Over the weekend, my colleague Robert Norton posted an article on Facebook that spoke out against the open work environment titled, “Google got it wrong. The open-office trend is destroying the workplace.” The article first appeared in December on the site for The Washington Post and Rob’s comment on Facebook was that he was neither supporting nor disputing the article, but just sharing.
The article, written by Lindsay Kaufman, complained of a tough transition to an open environment after nine years in a private office. The article talked about noisy co-workers, music being played throughout the office, and constant conversations in her cluster of cubicles. And that doesn’t cover all of it.
At the end of the article, she requested more private spaces that weren’t fishbowls, rules for office etiquette, no music being blared through the office sound system, and the ability to work from home.
While some may argue that she makes some great points (and she may), I argue that her company did a poor job implementing their new workplace environment.
An open plan isn’t for everyone. When designing a space, it’s imperative to understand how the business works and how the people work within the space. Interviewing key employees, as well as observing the workflow, are critical in getting the design right.
Many new work environments are also focused on creating a certain culture within the office. Lindsay’s complaint about loud music either means that someone is trying to force a culture that enjoys it, or that she doesn’t fit the culture. A prominent accounting firm in New Jersey uses one of their corner spaces for a ping pong table. It’s about the culture they are trying to create, not the ping pong.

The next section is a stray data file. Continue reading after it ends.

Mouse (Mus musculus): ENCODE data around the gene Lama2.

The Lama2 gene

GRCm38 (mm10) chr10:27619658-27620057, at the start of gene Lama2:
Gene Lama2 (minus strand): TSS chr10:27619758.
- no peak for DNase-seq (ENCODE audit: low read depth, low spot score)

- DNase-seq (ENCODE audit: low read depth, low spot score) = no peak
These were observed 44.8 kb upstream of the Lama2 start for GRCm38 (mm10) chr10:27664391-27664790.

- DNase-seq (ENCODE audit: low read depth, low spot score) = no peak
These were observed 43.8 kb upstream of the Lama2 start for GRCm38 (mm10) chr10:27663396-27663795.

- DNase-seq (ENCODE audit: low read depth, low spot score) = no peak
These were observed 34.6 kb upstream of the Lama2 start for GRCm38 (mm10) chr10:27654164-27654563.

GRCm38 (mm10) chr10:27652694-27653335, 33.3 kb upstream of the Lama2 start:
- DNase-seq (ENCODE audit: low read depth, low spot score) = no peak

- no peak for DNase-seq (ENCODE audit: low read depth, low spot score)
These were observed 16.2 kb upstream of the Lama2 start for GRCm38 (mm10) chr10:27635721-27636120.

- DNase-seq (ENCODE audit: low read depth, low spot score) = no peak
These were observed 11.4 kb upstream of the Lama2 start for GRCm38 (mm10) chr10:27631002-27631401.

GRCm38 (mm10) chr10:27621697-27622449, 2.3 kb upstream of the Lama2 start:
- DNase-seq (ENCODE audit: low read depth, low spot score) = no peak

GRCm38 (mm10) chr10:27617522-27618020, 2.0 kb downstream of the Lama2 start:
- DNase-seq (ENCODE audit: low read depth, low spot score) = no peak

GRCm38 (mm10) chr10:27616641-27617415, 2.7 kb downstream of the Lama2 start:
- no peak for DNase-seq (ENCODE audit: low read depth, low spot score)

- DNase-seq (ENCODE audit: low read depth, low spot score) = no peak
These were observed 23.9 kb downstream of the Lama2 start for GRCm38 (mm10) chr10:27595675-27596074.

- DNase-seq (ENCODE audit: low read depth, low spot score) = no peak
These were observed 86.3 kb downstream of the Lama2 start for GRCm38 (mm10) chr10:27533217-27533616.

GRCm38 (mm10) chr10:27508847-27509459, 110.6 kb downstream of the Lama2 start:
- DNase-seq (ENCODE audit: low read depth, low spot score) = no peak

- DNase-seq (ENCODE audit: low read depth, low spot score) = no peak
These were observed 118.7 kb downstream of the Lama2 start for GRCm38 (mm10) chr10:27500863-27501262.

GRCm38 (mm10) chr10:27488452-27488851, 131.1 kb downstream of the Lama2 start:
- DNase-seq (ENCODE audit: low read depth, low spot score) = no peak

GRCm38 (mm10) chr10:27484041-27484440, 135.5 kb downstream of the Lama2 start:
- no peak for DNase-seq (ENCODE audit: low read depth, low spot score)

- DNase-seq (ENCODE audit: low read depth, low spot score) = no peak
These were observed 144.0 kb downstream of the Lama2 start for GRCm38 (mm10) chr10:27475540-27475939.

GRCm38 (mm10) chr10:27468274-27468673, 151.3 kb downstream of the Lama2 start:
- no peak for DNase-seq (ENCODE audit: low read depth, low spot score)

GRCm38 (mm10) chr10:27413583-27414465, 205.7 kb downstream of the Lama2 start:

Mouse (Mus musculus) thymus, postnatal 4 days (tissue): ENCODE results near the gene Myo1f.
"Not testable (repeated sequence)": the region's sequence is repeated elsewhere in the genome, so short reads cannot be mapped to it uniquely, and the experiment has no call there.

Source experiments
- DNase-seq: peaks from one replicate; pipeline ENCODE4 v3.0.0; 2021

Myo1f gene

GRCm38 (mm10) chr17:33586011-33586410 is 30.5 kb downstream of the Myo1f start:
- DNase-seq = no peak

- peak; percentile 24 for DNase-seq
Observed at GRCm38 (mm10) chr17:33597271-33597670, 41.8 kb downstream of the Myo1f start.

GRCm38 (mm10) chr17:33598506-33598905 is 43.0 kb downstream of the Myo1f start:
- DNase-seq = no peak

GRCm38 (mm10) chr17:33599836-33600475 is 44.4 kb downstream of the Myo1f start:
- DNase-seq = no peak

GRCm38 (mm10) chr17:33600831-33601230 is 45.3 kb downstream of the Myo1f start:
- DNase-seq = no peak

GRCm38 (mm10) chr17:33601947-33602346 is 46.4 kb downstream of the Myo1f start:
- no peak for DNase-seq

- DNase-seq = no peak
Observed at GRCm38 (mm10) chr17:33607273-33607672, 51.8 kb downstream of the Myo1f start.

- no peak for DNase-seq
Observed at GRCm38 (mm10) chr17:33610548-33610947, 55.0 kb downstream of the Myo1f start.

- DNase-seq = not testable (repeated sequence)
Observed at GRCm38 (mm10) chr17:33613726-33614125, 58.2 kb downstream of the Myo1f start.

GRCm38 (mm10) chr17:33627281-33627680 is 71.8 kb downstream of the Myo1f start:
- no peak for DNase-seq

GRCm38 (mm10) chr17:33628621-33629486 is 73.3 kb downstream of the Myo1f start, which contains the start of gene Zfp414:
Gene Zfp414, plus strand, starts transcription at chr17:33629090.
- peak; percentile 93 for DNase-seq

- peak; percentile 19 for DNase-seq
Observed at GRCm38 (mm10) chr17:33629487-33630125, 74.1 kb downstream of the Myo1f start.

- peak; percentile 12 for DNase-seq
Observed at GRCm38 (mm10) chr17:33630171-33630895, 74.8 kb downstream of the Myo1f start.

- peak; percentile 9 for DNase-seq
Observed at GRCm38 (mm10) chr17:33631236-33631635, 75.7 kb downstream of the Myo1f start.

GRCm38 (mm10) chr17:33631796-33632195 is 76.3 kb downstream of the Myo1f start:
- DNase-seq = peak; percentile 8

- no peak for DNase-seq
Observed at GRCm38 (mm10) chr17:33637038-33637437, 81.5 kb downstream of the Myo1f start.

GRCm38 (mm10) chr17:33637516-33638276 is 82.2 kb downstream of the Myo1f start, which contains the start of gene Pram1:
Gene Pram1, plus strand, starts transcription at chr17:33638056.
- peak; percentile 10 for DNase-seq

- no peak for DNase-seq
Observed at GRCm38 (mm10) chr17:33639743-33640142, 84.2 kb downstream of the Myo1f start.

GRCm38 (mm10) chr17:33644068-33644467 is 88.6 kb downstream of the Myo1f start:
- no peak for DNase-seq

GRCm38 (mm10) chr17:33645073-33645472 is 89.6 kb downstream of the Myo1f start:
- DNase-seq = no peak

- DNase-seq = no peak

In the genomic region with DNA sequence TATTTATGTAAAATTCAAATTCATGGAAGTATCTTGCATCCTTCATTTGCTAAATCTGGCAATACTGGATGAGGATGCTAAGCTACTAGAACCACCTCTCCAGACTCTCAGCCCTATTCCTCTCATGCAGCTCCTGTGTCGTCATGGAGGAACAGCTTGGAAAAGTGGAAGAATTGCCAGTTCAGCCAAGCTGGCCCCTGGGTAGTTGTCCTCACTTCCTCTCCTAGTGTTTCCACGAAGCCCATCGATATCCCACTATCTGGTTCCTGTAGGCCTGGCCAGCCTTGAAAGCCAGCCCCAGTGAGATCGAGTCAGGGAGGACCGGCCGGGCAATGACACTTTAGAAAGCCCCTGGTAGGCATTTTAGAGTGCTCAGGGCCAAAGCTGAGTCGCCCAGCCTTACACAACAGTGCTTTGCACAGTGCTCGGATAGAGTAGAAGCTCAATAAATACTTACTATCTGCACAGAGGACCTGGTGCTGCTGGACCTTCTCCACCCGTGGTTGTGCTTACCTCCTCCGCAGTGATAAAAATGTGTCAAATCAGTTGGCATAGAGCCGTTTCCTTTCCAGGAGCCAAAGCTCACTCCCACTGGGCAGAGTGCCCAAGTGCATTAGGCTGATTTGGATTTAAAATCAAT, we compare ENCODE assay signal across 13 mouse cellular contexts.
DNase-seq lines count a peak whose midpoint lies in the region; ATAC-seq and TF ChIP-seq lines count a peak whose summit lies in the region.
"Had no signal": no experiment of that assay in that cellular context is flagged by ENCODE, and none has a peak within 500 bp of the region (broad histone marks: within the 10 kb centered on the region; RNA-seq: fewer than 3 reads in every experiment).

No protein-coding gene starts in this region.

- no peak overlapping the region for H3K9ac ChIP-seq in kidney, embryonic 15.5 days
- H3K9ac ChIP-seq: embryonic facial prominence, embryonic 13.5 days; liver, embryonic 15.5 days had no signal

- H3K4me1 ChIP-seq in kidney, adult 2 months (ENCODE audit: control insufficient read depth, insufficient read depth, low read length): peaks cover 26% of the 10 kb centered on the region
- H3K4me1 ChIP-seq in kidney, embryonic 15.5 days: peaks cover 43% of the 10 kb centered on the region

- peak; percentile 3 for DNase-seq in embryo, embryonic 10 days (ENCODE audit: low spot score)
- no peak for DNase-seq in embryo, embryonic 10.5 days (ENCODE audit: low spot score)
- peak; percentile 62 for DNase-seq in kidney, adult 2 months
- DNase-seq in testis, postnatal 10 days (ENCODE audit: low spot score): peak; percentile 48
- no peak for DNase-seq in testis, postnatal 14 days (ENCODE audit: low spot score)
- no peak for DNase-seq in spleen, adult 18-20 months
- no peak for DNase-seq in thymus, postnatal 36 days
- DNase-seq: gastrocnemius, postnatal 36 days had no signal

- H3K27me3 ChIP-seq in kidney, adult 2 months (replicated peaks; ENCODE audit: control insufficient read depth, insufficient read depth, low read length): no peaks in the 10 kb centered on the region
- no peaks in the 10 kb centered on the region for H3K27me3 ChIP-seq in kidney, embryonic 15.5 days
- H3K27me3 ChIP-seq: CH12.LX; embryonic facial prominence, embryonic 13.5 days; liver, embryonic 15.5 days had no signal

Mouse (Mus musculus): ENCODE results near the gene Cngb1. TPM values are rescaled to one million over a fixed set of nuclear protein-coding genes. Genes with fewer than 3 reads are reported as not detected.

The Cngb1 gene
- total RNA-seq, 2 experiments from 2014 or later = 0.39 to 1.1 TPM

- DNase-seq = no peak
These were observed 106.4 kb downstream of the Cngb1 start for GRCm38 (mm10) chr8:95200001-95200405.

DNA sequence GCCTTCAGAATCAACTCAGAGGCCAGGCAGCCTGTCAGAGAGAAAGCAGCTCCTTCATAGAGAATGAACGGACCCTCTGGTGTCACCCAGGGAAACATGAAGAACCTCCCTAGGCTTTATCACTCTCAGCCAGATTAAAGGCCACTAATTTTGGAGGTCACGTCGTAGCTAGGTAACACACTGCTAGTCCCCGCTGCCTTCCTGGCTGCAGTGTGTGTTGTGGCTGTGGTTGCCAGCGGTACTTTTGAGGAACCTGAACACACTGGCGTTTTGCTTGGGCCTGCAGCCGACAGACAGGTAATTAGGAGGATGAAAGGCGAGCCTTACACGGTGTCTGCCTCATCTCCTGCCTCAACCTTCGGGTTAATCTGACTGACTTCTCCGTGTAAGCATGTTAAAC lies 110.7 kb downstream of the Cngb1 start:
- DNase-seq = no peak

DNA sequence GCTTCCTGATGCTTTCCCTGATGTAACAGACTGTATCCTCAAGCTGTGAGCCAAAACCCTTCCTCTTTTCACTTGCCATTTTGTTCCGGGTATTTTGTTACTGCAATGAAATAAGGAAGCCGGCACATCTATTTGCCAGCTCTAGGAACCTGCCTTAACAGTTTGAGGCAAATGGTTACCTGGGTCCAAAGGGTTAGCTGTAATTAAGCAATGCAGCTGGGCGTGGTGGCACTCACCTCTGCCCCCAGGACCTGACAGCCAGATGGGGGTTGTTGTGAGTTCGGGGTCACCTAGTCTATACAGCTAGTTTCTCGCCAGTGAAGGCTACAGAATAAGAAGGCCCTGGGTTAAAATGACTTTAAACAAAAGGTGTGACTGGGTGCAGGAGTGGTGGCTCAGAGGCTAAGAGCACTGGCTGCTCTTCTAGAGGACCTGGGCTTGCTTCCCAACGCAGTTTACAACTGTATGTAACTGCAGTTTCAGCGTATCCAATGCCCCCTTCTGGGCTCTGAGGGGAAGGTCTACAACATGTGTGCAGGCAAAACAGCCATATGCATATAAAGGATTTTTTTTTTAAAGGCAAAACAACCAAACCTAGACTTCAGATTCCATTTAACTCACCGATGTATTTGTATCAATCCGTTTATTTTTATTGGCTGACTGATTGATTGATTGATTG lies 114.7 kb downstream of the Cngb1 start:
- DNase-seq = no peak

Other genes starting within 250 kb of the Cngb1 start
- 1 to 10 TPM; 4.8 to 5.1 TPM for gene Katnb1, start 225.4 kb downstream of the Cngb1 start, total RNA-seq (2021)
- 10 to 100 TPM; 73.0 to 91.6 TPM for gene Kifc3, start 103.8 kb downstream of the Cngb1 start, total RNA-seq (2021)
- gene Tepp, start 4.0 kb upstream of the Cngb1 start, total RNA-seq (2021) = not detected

Change management and communication are also key components to any move. One of our large clients recently renovated and reconfigured their headquarters, floor-by-floor. They thought they were doing a great job of communicating by displaying the new furniture that would be used in the new space. However, their employees weren’t as concerned with the furniture as they were with the decrease in personal space. They weren’t informed on the front end about the additional amenities and collaborative spaces that would be present once the renovation was complete. Had they communicated better, highlighting what they were getting rather than what was being taken away, the message and overall moral would have been different.
In addition, with any new work environment comes different ways to work and different etiquette. Had Lindsay’s company spent time educating their employees and encouraging certain behavior before the change, it would have seemed more seamless once they were in an open environment.
It’s possible that her company did a great job and that Lindsay was just the squeaky wheel. It’s also possible that she wasn’t nearly as unhappy as the article portrays, but the complaints make for a better story. However, had her company taken the time to manage not only the change to an open plan, but also the message, it’s my bet that she wouldn’t have had anything to write about.